Starc injury ‘can drag on a long time’ – Cummins


Australia’s spearhead Mitchell Starc has no chance of playing the Boxing Day Test if the example raised by his fellow fast bowler Pat Cummins is any indication. Starc has a bruised heel on his right foot, the same injury Cummins suffered during his November 2011 Test debut and which then dogged him throughout the following summer – he did not play again for Australia until mid-2012.

While Cummins was then a teenager and Starc is far more seasoned, the niggardly nature of the injury makes it a complicated one for Australia’s medical staff and selectors to assess. As Cummins described, it is a problem that requires rest, and with a four-Test tour of South Africa looming in February, there is little room for recovery should the injury be aggravated in either of the two remaining dead Ashes Tests, however much Starc may want to play.

“I think that’s certainly part of the thinking of the selectors, the skipper and everyone around him,” Cummins said in Melbourne. “I know for him he just wants to play every game that’s in front of him but it’s a funny kind of injury. It’s not super common but if it’s not treated well it can drag on for a long time, a bruise where you have to walk all day and bowl on.

“I chatted to him about it, I had a similar one on my Test debut and it’s one of those ones there’s no way around. You can’t strap it differently, you can’t try to bowl off the other foot, it’s hard to hide from, so it’s just trying to get it early enough and not really damage it. He knows all that, the staff know all that and I’m sure they’ll work it out.

“He’s doing everything he can to get right, he’s been on crutches the last few days to try to take some weight off the heel. But hasn’t tried to bowl yet or anything, we’ve just got down to Melbourne so I think the next couple days they’ll assess that. He’s absolutely itching to get out there and play, but got to make sure he’s right.”

With Starc highly unlikely to play, the breach is set to be filled by the Tasmanian seamer Jackson Bird, who has spent most of the year in reserve after playing the most recent of his eight Test matches in the 2016 Boxing Day fixture against Pakistan. Bird is less a fast bowler than a seam and swing merchant, but he knows how to bowl on the MCG’s drop-in pitch, having excelled there on his debut against Sri Lanka in 2012 and also having performed well at the ground for Tasmania.

“The wicket is pretty flat, the drop-in wicket,” Bird said. “Whatever length you try and bowl, you have to really bowl the ball into the wicket. Hit the wicket as hard as you can – there usually is a bit of movement on the first day or two. I find whatever length you bowl you really have to hit the wicket. Then in the second dig it usually goes reverse swing, you just have to find the right length that’s going to hit the top of the stumps and try and stand the seam up, hit the wicket hard to get the most out of it.

“Mitch has still got a couple of days of training to recover, or try to recover, hopefully for Mitch’s sake his heel isn’t too serious and he does get up but in saying that, it’d be unbelievable to play an Ashes Test on Boxing Day. Either way, I’ll be ready and preparing as I normally would for any Test match.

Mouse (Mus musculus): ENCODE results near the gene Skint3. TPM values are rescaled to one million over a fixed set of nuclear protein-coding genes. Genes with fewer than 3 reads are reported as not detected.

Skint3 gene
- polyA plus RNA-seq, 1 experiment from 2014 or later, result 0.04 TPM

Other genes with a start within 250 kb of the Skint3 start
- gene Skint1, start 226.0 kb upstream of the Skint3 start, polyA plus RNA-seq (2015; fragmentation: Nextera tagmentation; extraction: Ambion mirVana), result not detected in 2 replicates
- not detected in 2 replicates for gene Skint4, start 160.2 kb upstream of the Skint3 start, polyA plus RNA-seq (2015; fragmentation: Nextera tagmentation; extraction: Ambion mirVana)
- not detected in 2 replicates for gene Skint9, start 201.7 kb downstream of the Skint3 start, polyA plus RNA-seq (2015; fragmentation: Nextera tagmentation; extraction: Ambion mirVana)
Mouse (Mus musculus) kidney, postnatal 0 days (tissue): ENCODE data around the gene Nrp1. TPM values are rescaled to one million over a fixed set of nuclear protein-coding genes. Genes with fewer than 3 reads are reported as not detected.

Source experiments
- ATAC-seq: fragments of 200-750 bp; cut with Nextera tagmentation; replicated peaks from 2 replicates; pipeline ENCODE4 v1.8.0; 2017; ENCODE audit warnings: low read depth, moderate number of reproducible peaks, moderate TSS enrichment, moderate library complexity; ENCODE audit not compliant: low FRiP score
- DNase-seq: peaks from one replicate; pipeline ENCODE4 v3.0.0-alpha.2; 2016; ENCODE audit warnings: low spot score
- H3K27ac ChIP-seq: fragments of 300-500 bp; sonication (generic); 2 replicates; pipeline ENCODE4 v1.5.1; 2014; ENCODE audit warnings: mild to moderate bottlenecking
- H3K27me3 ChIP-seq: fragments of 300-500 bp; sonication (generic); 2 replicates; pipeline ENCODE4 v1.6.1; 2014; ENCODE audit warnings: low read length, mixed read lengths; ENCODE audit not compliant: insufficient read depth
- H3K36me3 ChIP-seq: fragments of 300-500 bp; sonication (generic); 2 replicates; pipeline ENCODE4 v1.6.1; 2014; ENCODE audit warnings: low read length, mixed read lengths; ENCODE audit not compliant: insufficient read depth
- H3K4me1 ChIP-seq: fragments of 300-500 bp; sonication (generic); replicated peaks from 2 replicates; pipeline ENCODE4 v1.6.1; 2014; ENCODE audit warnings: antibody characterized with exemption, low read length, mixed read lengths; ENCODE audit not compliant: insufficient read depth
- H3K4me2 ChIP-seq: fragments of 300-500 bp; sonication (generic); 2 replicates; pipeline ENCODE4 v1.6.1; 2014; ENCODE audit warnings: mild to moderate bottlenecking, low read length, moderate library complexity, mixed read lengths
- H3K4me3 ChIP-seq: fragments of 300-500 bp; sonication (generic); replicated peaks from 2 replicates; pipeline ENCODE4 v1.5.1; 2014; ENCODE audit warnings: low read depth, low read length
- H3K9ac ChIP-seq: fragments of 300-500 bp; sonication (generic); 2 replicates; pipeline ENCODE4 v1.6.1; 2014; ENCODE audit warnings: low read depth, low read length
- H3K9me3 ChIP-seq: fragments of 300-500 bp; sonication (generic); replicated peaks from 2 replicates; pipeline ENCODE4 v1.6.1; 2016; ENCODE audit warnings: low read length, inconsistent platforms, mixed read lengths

“In the first two Tests I left early and went and played Shield cricket for Tassie [Tasmania], so I got a fair few overs under my belt and felt like the ball came out really nicely in those couple of weeks I was away. I had a week in the Perth nets working on a few different things with Sakesy [David Saker, assistant coach]. I haven’t played a Test match since this game last year, so I’ve been ready to go for 12 months basically. If I get the opportunity, I’m really looking forward to it.”

Bird said his year as a drinks waiter had been frustrating, albeit mitigated by the quality of the pace bowlers ahead of him in the queue. “It’s a little bit frustrating to not get an opportunity but I’m completely realistic in where I sit behind the fast bowlers ahead of me,” Bird said. “They’re all world-class fast bowlers, I’m under no illusions where I sit.

“I’ve just got to prepare as if I’m going to play. I just need to be ready to go if any of those guys don’t come up. That’s the spot I’m in at the moment. I’m not complaining, I’m in a better spot than some blokes are. So I can’t complain too much, it’s great to be around the Australian team, especially in the Ashes.

“You can only have 11 players in the team and when we’ve got such good fast bowlers around at the moment, someone’s got to miss out. It’s just been me for the past 12 months and the conditions we’ve played in haven’t helped my cause – a lot of those Tests were in the subcontinent. It is frustrating missing out – and some of the circumstances of the last 12 months made it a little bit more frustrating, but that’s the way it goes. Sometimes you’ve got to cop it on the chin and can’t complain too much about it.”

The wicketkeeper Tim Paine is expected to join the squad in Melbourne on Sunday after spending some extra time at home with his family after his father-in-law suffered a stroke. “Tim’s one of the most mentally strong players I’ve ever played with,” Bird said. “He’s shown that the last couple of weeks, to get back into the Test team and perform how he has after such a long period out with career-threatening injuries when he thought he might not get back. If there’s anybody who can compartmentalise that, I think it’s him.”



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